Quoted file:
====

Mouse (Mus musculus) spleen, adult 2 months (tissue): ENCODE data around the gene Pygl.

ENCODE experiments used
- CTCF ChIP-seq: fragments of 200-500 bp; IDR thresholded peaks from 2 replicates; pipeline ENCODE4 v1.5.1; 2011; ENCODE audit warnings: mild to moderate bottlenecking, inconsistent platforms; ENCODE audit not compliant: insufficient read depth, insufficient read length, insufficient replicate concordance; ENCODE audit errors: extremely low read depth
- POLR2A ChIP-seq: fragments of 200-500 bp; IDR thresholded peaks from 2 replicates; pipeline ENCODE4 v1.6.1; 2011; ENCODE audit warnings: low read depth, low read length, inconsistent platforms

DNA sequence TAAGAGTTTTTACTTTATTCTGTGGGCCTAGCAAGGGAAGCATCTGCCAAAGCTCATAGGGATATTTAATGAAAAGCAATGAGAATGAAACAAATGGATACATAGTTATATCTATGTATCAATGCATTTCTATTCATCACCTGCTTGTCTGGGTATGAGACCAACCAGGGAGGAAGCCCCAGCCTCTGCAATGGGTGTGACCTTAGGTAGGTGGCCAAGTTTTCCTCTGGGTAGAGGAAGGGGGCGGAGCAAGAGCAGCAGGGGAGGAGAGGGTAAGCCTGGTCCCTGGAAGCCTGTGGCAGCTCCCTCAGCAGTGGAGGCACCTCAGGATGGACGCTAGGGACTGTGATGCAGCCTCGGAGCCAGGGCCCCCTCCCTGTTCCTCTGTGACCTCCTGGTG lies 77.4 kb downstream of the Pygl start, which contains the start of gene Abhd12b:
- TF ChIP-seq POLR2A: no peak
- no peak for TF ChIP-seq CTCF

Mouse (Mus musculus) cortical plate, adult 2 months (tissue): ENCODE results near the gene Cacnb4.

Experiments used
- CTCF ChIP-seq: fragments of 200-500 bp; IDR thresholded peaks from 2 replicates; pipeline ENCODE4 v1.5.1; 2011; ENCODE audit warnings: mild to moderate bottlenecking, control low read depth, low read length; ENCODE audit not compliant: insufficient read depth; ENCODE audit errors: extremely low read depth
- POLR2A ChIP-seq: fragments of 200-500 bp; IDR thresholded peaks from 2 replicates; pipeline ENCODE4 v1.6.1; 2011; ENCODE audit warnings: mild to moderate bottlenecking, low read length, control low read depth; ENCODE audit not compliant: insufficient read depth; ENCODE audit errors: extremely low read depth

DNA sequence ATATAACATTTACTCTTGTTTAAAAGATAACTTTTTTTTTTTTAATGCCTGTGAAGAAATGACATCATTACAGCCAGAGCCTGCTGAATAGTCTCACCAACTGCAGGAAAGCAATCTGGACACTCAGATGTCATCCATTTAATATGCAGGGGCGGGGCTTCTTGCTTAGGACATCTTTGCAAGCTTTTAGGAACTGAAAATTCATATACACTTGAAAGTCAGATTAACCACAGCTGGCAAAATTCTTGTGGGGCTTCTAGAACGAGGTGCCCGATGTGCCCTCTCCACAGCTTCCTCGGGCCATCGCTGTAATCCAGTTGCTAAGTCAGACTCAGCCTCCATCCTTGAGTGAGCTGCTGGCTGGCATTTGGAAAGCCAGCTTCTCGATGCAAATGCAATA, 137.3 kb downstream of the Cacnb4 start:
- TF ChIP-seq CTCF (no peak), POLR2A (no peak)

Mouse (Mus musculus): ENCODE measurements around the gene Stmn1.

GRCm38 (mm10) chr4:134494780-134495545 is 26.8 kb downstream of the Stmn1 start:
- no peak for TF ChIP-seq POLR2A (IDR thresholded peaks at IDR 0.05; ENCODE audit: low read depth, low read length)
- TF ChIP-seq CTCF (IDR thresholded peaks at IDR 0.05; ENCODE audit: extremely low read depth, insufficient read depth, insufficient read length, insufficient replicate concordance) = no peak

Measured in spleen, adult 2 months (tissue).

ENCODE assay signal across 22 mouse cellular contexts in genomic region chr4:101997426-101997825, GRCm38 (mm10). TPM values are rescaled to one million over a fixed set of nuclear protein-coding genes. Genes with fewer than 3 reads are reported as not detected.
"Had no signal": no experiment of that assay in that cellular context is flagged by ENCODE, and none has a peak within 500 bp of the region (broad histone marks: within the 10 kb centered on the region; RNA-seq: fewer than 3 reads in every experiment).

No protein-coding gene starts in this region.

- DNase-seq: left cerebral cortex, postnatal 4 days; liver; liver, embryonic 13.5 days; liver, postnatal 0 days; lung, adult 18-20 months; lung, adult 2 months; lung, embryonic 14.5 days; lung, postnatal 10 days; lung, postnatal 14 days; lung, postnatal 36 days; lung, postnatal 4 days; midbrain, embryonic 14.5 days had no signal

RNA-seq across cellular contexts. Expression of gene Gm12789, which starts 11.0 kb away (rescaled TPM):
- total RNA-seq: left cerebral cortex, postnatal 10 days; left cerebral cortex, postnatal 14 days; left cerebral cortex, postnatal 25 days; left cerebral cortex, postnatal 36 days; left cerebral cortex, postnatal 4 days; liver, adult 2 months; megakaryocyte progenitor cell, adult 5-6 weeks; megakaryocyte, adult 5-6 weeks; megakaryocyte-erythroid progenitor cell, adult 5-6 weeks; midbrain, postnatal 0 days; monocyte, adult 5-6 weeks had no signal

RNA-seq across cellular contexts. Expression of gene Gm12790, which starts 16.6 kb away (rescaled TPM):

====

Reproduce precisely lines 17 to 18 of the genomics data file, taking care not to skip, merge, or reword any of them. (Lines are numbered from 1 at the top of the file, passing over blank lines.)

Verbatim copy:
- TF ChIP-seq CTCF (IDR thresholded peaks at IDR 0.05; ENCODE audit: extremely low read depth, insufficient read depth, insufficient read length, insufficient replicate concordance) = no peak

Measured in spleen, adult 2 months (tissue).